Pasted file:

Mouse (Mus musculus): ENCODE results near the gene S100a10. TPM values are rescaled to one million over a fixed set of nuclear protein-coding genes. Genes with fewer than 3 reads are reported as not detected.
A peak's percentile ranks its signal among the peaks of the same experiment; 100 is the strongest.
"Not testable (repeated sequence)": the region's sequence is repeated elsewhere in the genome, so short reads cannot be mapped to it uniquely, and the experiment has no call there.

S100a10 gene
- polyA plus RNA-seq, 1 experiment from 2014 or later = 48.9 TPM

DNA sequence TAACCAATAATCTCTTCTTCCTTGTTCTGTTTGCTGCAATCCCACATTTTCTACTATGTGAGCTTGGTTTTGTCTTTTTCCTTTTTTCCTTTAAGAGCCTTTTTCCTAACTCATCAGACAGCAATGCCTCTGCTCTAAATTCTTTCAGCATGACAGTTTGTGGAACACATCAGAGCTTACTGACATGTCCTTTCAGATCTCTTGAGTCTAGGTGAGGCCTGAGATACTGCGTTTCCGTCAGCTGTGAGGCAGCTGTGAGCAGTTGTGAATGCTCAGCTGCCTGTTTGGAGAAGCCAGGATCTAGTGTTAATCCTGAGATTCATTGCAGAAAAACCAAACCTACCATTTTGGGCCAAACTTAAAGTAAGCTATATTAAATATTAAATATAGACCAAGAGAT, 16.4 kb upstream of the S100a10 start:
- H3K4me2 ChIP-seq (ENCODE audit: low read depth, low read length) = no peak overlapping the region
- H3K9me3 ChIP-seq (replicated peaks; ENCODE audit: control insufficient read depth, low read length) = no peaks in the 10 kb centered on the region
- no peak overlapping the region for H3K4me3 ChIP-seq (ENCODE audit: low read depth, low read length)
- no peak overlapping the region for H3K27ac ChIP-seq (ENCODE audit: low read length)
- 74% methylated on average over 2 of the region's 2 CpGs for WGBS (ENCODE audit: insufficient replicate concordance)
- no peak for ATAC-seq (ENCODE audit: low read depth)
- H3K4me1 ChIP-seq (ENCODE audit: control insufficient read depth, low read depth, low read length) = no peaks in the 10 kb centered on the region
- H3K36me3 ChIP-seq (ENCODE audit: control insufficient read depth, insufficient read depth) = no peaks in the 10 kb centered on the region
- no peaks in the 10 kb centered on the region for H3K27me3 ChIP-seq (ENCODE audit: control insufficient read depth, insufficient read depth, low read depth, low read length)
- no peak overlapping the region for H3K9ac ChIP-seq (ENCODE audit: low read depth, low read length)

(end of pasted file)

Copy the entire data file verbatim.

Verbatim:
Mouse (Mus musculus): ENCODE results near the gene S100a10. TPM values are rescaled to one million over a fixed set of nuclear protein-coding genes. Genes with fewer than 3 reads are reported as not detected.
A peak's percentile ranks its signal among the peaks of the same experiment; 100 is the strongest.
"Not testable (repeated sequence)": the region's sequence is repeated elsewhere in the genome, so short reads cannot be mapped to it uniquely, and the experiment has no call there.

S100a10 gene
- polyA plus RNA-seq, 1 experiment from 2014 or later = 48.9 TPM

DNA sequence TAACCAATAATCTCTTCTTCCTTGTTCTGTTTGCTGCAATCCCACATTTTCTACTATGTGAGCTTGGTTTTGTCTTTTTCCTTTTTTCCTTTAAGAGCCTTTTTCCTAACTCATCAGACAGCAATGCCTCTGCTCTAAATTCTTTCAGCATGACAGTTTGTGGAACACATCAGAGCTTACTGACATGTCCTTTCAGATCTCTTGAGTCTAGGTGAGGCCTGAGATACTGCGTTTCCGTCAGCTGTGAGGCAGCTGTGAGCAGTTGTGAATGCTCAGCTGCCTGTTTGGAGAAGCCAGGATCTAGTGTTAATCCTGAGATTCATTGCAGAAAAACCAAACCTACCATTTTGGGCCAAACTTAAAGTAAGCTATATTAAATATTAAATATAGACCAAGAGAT, 16.4 kb upstream of the S100a10 start:
- H3K4me2 ChIP-seq (ENCODE audit: low read depth, low read length) = no peak overlapping the region
- H3K9me3 ChIP-seq (replicated peaks; ENCODE audit: control insufficient read depth, low read length) = no peaks in the 10 kb centered on the region
- no peak overlapping the region for H3K4me3 ChIP-seq (ENCODE audit: low read depth, low read length)
- no peak overlapping the region for H3K27ac ChIP-seq (ENCODE audit: low read length)
- 74% methylated on average over 2 of the region's 2 CpGs for WGBS (ENCODE audit: insufficient replicate concordance)
- no peak for ATAC-seq (ENCODE audit: low read depth)
- H3K4me1 ChIP-seq (ENCODE audit: control insufficient read depth, low read depth, low read length) = no peaks in the 10 kb centered on the region
- H3K36me3 ChIP-seq (ENCODE audit: control insufficient read depth, insufficient read depth) = no peaks in the 10 kb centered on the region
- no peaks in the 10 kb centered on the region for H3K27me3 ChIP-seq (ENCODE audit: control insufficient read depth, insufficient read depth, low read depth, low read length)
- no peak overlapping the region for H3K9ac ChIP-seq (ENCODE audit: low read depth, low read length)